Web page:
We want to transform bowel cancer survival rates. By 2025, we want to see the number of people surviving at least five years increase from 50% to 75%.
We know that the only way we will achieve this is by supporting and funding the most impactful bowel cancer research.
Our research strategy is focused on four key areas:
- Investigating the gaps in bowel cancer research
- Understanding bowel cancer in younger people
- Improving surgery for bowel cancer patients
- Putting patients at the heart of research
Our new research strategy is in development and will be available in spring 2017.
Our critical gaps project – investigating the gaps in bowel cancer research
We’ve brought together over 100 leading bowel cancer experts to identify gaps in bowel cancer research which, if addressed, will have the most impact on people affected by the disease.
This landmark study is the most comprehensive review of bowel cancer research ever to take place in the UK.
Find out more about our critical gaps project.
100,000 Genomes project
The project is currently the largest national sequencing project of its kind in the world. The project will decode 100,000 genomes from around 70,000 people
The aim is to create a new personalised medicine service for the NHS – transforming the way people are cared for. There is potential for new and more effective treatments.
How are we involved?
We sit on the Genomics England Clinical Interpretation Partnership (GeCIP) for bowel cancer, with a particular focus on communication and patient and public engagement.
Five members of our Medical Advisory Board also sit on the steering group:
- Dr Tim Iveson
- Professor Dion Morton
- Professor Ian Tomlinson
- Professor Richard Wilson
- Professor Sir John Burn
Find out more about Genomics England
S-CORT (Stratification in Colorectal Cancer)
S-CORT will use the latest genome-based technology to uncover the complex biology of bowel cancer samples collected from over 2,000 patients.
Knowing more about the genetics of each cancer means tumour types can be grouped or ‘stratified’ so that each patient can be better matched to the right treatment for them.
How are we involved?
We are a partner of the S-CORT consortium. We are specifically involved in supporting patient and public involvement in the project.
Improving surgery for bowel cancer patients
The most common bowel cancer treatment is surgery, yet only five percent of clinical trials in the UK are focused on surgery.
We want to ensure all bowel cancer patients have access to clinical trials and receive the best possible surgical treatment.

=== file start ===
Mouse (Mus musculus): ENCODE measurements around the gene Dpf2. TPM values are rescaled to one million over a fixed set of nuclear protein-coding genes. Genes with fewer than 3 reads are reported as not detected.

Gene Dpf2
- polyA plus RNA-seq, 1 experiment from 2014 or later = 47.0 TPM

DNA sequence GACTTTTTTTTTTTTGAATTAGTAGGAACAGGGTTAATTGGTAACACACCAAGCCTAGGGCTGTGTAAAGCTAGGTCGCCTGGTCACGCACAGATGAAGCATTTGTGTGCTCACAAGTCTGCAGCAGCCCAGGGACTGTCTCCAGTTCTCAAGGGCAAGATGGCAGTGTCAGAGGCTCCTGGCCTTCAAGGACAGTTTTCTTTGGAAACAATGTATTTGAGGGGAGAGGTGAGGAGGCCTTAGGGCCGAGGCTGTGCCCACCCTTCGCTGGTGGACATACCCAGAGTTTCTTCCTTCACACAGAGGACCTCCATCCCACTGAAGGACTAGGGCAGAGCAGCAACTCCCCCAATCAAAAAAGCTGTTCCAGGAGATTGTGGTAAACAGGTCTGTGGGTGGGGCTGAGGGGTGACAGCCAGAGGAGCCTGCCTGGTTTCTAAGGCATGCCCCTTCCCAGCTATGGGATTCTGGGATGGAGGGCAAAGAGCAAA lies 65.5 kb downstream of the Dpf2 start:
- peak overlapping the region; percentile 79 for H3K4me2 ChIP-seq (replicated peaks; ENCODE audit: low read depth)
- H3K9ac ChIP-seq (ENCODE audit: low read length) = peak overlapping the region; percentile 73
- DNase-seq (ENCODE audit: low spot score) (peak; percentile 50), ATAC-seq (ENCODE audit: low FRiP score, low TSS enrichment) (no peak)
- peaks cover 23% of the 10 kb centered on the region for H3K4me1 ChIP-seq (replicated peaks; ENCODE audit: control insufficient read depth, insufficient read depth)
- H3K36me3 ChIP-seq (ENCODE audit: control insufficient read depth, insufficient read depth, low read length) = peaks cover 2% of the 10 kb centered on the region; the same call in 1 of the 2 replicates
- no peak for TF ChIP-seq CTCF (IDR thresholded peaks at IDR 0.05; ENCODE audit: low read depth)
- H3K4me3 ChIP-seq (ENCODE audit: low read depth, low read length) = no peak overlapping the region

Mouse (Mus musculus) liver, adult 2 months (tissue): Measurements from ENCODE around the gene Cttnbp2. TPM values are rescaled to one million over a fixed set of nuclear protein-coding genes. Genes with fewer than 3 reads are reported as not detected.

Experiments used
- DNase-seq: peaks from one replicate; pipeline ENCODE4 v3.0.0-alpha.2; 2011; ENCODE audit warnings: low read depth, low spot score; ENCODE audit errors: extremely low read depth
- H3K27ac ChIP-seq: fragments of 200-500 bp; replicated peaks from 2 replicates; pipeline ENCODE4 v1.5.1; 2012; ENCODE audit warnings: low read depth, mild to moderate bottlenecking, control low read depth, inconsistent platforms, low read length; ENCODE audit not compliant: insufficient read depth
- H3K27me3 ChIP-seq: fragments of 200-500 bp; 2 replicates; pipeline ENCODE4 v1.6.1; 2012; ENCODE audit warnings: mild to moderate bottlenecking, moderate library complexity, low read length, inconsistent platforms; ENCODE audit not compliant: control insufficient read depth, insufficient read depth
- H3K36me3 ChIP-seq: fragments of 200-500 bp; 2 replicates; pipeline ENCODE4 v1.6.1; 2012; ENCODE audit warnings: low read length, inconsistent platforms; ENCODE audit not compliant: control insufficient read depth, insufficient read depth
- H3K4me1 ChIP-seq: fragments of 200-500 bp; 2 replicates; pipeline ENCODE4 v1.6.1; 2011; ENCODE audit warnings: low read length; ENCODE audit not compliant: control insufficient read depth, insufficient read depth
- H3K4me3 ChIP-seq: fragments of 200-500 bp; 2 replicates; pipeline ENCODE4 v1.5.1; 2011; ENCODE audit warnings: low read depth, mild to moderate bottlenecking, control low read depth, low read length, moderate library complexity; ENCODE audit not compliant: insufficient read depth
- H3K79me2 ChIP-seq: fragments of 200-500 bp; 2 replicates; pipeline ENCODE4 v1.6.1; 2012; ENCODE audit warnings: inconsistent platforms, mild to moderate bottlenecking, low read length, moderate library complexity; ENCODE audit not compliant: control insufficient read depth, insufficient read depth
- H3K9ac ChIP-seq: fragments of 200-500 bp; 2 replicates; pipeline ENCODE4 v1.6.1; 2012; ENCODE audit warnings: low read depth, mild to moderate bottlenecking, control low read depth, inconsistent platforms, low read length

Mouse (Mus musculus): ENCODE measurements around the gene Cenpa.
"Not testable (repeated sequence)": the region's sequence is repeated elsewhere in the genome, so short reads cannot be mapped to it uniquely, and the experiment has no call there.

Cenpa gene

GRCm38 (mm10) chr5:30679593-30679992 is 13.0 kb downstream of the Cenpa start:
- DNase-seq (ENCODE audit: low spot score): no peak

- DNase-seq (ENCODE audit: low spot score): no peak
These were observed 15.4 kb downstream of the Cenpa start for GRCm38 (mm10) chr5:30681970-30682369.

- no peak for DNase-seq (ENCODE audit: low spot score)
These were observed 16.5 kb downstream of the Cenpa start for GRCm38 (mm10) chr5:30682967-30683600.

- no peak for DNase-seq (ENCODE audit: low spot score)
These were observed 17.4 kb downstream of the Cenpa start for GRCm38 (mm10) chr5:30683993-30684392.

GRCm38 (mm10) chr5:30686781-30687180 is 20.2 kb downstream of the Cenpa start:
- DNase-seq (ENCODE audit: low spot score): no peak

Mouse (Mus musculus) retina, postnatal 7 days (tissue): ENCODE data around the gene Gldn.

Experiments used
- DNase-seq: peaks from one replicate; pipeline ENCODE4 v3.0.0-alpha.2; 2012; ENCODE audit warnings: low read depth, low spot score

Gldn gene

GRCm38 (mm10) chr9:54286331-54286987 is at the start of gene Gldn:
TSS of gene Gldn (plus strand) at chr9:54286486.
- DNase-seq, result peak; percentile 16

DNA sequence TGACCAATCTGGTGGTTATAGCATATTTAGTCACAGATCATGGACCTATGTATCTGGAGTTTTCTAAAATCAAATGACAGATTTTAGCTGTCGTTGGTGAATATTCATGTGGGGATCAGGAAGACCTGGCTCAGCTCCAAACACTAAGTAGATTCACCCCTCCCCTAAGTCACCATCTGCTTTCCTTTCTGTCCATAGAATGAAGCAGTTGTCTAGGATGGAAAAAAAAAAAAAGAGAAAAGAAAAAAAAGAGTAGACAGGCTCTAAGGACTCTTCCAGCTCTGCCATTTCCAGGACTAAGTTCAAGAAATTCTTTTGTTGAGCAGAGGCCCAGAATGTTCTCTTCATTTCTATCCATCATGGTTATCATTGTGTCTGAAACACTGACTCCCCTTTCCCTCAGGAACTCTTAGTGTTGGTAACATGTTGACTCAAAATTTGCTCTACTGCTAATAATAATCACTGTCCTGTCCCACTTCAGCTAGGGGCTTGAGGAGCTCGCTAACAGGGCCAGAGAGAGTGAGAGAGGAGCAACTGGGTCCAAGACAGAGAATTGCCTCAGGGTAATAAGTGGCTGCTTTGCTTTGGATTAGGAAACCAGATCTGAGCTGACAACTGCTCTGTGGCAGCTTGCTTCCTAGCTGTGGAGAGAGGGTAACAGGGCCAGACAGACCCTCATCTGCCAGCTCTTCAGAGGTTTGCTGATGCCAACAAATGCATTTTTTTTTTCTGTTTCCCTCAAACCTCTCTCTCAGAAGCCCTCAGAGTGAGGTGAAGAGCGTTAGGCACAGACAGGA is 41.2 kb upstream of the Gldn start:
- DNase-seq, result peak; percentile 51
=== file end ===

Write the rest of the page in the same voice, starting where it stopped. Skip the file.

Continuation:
Without these trials, technological advances will be adopted more slowly, and less consistently, which could impact patient lives. This presents a major limiting factor in improving surgical care for patients.
Surgical research chair
In partnership with the Royal College of Surgeons, we are seeking to establish a colorectal cancer surgical research chair in England to help develop:
- New and innovative surgical treatments for bowel cancer
- Partnerships to increase the number of surgical clinical trials for bowel cancer patients
- Strategies to recruit more patients into existing clinical trials
We are also looking to expand the expertise available to develop new innovative methodologies for complex surgical interventions and ensure rapid and safe delivery to patients.
To achieve this, the Royal College of Surgeons is seeking to establish seven new independent ‘professorial chairs’. This academic position is given in recognition of a significant contribution to research. These professors will be appointed in collaboration with leading UK universities and one will be dedicated to bowel cancer.
Bowel Cancer UK surgical research fellows network
We have also agreed to work with the Royal College of Surgeons to establish a network of surgical research fellows across the UK, to help create the next generation of leading colorectal surgeons.
Bowel cancer in younger people
Risk tool for younger people with bowel symptoms
We championed the creation of and gained funding for a cutting edge research project to help speed up diagnosis of younger bowel cancer patients. The research was led by researchers at the University of Exeter and Durham University.
The researchers calculated risk of serious bowel disease and bowel cancer, based on patient symptoms. They used these risk values to create a risk assessment tool, which can be used by GPs to decide which patients should be referred for further investigation.
The results are published in the British Journal of General Practice.
Read our news article.
Never too young
We are campaigning for better diagnosis, treatment and care for bowel cancer patients under 50 as part of our Never Too Young campaign.
Read more about the campaign